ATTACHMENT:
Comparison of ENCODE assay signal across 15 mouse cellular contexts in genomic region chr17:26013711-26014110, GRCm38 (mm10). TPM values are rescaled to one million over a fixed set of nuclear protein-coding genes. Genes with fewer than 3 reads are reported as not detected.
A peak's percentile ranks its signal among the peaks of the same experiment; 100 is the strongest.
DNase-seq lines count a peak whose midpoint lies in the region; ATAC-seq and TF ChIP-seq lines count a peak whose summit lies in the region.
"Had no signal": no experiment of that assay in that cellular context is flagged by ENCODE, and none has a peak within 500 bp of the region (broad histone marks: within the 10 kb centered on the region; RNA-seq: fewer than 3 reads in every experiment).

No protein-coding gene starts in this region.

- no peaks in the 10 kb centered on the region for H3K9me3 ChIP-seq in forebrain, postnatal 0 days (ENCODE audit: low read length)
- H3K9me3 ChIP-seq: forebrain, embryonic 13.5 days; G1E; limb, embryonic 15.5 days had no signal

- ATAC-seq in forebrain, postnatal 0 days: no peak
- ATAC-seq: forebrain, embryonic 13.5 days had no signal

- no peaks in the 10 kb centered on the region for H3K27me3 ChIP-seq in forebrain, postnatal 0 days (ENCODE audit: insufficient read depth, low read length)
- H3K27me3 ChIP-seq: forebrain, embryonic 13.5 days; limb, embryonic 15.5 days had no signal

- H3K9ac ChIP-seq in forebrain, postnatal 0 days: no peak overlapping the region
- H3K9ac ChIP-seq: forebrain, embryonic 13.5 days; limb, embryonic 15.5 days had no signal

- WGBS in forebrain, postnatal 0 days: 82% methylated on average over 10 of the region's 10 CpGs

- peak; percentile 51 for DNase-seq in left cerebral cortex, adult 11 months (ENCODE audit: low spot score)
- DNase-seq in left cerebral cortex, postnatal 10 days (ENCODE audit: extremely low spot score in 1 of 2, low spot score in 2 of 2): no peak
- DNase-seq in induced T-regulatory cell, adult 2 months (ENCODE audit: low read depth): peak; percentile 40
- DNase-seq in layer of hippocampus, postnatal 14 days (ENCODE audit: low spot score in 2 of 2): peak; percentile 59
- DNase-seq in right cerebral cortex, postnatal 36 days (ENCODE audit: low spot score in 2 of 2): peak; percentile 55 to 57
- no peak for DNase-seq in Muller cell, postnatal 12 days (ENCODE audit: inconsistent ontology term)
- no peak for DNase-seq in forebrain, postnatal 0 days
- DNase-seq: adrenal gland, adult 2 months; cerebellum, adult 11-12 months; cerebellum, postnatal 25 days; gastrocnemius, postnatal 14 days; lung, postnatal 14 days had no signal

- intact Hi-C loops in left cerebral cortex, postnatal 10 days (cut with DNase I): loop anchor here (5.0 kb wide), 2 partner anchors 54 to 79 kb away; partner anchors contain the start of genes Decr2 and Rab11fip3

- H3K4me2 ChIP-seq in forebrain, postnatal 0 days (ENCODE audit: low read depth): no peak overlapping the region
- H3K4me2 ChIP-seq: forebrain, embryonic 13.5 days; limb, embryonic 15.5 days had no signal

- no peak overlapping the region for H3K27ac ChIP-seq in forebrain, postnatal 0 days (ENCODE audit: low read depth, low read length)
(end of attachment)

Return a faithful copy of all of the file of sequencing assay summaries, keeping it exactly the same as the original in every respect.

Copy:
Comparison of ENCODE assay signal across 15 mouse cellular contexts in genomic region chr17:26013711-26014110, GRCm38 (mm10). TPM values are rescaled to one million over a fixed set of nuclear protein-coding genes. Genes with fewer than 3 reads are reported as not detected.
A peak's percentile ranks its signal among the peaks of the same experiment; 100 is the strongest.
DNase-seq lines count a peak whose midpoint lies in the region; ATAC-seq and TF ChIP-seq lines count a peak whose summit lies in the region.
"Had no signal": no experiment of that assay in that cellular context is flagged by ENCODE, and none has a peak within 500 bp of the region (broad histone marks: within the 10 kb centered on the region; RNA-seq: fewer than 3 reads in every experiment).

No protein-coding gene starts in this region.

- no peaks in the 10 kb centered on the region for H3K9me3 ChIP-seq in forebrain, postnatal 0 days (ENCODE audit: low read length)
- H3K9me3 ChIP-seq: forebrain, embryonic 13.5 days; G1E; limb, embryonic 15.5 days had no signal

- ATAC-seq in forebrain, postnatal 0 days: no peak
- ATAC-seq: forebrain, embryonic 13.5 days had no signal

- no peaks in the 10 kb centered on the region for H3K27me3 ChIP-seq in forebrain, postnatal 0 days (ENCODE audit: insufficient read depth, low read length)
- H3K27me3 ChIP-seq: forebrain, embryonic 13.5 days; limb, embryonic 15.5 days had no signal

- H3K9ac ChIP-seq in forebrain, postnatal 0 days: no peak overlapping the region
- H3K9ac ChIP-seq: forebrain, embryonic 13.5 days; limb, embryonic 15.5 days had no signal

- WGBS in forebrain, postnatal 0 days: 82% methylated on average over 10 of the region's 10 CpGs

- peak; percentile 51 for DNase-seq in left cerebral cortex, adult 11 months (ENCODE audit: low spot score)
- DNase-seq in left cerebral cortex, postnatal 10 days (ENCODE audit: extremely low spot score in 1 of 2, low spot score in 2 of 2): no peak
- DNase-seq in induced T-regulatory cell, adult 2 months (ENCODE audit: low read depth): peak; percentile 40
- DNase-seq in layer of hippocampus, postnatal 14 days (ENCODE audit: low spot score in 2 of 2): peak; percentile 59
- DNase-seq in right cerebral cortex, postnatal 36 days (ENCODE audit: low spot score in 2 of 2): peak; percentile 55 to 57
- no peak for DNase-seq in Muller cell, postnatal 12 days (ENCODE audit: inconsistent ontology term)
- no peak for DNase-seq in forebrain, postnatal 0 days
- DNase-seq: adrenal gland, adult 2 months; cerebellum, adult 11-12 months; cerebellum, postnatal 25 days; gastrocnemius, postnatal 14 days; lung, postnatal 14 days had no signal

- intact Hi-C loops in left cerebral cortex, postnatal 10 days (cut with DNase I): loop anchor here (5.0 kb wide), 2 partner anchors 54 to 79 kb away; partner anchors contain the start of genes Decr2 and Rab11fip3

- H3K4me2 ChIP-seq in forebrain, postnatal 0 days (ENCODE audit: low read depth): no peak overlapping the region
- H3K4me2 ChIP-seq: forebrain, embryonic 13.5 days; limb, embryonic 15.5 days had no signal

- no peak overlapping the region for H3K27ac ChIP-seq in forebrain, postnatal 0 days (ENCODE audit: low read depth, low read length)